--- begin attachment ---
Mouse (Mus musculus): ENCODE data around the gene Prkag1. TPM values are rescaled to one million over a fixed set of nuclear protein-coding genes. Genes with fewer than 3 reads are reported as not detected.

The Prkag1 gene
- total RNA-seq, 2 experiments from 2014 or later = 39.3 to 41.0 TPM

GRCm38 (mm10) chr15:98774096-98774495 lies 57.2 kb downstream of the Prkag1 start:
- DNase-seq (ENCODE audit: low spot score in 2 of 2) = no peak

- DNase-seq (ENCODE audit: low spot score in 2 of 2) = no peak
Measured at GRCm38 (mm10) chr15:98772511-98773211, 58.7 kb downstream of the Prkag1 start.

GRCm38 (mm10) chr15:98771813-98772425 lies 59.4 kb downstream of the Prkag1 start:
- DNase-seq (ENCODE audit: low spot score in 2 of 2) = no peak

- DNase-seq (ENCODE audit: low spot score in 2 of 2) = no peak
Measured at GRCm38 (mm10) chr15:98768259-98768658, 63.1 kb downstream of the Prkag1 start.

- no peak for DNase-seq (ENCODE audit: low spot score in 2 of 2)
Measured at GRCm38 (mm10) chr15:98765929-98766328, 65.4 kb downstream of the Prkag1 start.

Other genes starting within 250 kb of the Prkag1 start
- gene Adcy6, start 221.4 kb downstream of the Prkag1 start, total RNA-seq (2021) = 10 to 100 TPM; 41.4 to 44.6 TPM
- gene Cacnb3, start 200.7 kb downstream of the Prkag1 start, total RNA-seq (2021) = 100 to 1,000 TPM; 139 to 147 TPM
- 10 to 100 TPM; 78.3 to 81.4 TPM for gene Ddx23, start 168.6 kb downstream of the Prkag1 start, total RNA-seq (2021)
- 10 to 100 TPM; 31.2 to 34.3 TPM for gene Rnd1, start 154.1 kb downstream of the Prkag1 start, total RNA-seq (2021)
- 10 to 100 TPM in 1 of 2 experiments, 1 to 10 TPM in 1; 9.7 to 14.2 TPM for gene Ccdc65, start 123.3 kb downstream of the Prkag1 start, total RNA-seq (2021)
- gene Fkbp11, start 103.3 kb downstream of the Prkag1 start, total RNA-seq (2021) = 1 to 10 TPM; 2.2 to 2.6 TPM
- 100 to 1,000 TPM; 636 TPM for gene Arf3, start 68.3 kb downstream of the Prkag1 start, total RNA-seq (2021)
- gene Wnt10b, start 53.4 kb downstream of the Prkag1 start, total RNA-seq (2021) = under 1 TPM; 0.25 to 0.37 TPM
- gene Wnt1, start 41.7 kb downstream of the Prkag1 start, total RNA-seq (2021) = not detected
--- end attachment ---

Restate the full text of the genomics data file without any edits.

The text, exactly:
Mouse (Mus musculus): ENCODE data around the gene Prkag1. TPM values are rescaled to one million over a fixed set of nuclear protein-coding genes. Genes with fewer than 3 reads are reported as not detected.

The Prkag1 gene
- total RNA-seq, 2 experiments from 2014 or later = 39.3 to 41.0 TPM

GRCm38 (mm10) chr15:98774096-98774495 lies 57.2 kb downstream of the Prkag1 start:
- DNase-seq (ENCODE audit: low spot score in 2 of 2) = no peak

- DNase-seq (ENCODE audit: low spot score in 2 of 2) = no peak
Measured at GRCm38 (mm10) chr15:98772511-98773211, 58.7 kb downstream of the Prkag1 start.

GRCm38 (mm10) chr15:98771813-98772425 lies 59.4 kb downstream of the Prkag1 start:
- DNase-seq (ENCODE audit: low spot score in 2 of 2) = no peak

- DNase-seq (ENCODE audit: low spot score in 2 of 2) = no peak
Measured at GRCm38 (mm10) chr15:98768259-98768658, 63.1 kb downstream of the Prkag1 start.

- no peak for DNase-seq (ENCODE audit: low spot score in 2 of 2)
Measured at GRCm38 (mm10) chr15:98765929-98766328, 65.4 kb downstream of the Prkag1 start.

Other genes starting within 250 kb of the Prkag1 start
- gene Adcy6, start 221.4 kb downstream of the Prkag1 start, total RNA-seq (2021) = 10 to 100 TPM; 41.4 to 44.6 TPM
- gene Cacnb3, start 200.7 kb downstream of the Prkag1 start, total RNA-seq (2021) = 100 to 1,000 TPM; 139 to 147 TPM
- 10 to 100 TPM; 78.3 to 81.4 TPM for gene Ddx23, start 168.6 kb downstream of the Prkag1 start, total RNA-seq (2021)
- 10 to 100 TPM; 31.2 to 34.3 TPM for gene Rnd1, start 154.1 kb downstream of the Prkag1 start, total RNA-seq (2021)
- 10 to 100 TPM in 1 of 2 experiments, 1 to 10 TPM in 1; 9.7 to 14.2 TPM for gene Ccdc65, start 123.3 kb downstream of the Prkag1 start, total RNA-seq (2021)
- gene Fkbp11, start 103.3 kb downstream of the Prkag1 start, total RNA-seq (2021) = 1 to 10 TPM; 2.2 to 2.6 TPM
- 100 to 1,000 TPM; 636 TPM for gene Arf3, start 68.3 kb downstream of the Prkag1 start, total RNA-seq (2021)
- gene Wnt10b, start 53.4 kb downstream of the Prkag1 start, total RNA-seq (2021) = under 1 TPM; 0.25 to 0.37 TPM
- gene Wnt1, start 41.7 kb downstream of the Prkag1 start, total RNA-seq (2021) = not detected